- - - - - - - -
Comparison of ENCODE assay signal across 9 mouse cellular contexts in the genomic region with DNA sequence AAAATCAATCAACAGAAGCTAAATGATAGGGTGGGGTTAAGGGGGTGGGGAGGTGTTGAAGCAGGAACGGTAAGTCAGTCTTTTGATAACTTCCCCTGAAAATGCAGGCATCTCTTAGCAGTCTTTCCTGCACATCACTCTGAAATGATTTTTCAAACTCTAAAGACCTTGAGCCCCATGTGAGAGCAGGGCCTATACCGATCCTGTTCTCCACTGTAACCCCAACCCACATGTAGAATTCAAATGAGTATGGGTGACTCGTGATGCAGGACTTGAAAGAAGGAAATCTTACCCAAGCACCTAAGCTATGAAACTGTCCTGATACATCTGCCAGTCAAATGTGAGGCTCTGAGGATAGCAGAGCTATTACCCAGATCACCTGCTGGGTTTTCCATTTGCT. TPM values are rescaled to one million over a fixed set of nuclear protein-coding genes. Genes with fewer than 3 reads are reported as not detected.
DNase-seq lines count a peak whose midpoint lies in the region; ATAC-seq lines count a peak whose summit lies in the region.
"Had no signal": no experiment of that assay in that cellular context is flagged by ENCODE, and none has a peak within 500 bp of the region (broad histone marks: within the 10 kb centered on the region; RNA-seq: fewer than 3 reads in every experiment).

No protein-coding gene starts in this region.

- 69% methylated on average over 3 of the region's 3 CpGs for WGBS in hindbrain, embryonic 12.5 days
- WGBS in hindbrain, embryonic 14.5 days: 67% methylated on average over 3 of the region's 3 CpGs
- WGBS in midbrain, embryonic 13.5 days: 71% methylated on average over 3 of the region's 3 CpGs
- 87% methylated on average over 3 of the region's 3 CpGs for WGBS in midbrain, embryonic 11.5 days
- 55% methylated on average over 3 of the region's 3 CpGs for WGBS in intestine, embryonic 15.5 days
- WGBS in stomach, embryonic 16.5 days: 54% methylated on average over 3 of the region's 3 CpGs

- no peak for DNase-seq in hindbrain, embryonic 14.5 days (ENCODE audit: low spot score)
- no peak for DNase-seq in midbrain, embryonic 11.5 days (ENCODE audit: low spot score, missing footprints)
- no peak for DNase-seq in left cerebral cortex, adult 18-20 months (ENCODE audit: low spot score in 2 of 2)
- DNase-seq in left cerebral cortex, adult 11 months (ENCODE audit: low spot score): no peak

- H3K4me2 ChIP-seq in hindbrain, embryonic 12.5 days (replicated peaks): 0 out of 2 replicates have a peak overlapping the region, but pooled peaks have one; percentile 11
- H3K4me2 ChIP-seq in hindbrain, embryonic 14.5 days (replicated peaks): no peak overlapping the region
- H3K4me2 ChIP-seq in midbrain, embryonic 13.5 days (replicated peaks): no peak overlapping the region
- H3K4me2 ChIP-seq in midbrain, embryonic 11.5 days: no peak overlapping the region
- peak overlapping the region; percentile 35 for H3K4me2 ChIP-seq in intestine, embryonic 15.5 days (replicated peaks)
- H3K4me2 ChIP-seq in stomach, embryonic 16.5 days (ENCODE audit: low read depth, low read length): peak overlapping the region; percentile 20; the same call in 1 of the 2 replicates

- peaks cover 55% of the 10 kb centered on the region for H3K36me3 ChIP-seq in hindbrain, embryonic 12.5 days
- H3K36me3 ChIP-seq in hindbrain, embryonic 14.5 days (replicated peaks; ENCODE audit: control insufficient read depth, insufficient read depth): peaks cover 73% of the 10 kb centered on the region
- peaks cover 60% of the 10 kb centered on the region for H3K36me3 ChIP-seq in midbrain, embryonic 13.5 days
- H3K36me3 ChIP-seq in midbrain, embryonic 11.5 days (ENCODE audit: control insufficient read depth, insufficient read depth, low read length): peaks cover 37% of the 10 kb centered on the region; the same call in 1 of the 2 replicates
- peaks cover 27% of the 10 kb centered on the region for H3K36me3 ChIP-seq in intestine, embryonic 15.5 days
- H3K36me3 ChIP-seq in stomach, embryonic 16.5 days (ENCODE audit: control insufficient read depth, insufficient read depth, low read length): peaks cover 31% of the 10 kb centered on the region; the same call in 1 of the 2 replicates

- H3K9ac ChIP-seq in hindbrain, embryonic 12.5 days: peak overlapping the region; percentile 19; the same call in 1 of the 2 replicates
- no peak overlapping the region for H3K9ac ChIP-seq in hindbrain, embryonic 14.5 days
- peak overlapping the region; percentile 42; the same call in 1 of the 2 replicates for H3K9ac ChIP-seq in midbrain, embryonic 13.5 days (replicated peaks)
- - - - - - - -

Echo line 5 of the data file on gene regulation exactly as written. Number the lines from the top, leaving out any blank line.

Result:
- 69% methylated on average over 3 of the region's 3 CpGs for WGBS in hindbrain, embryonic 12.5 days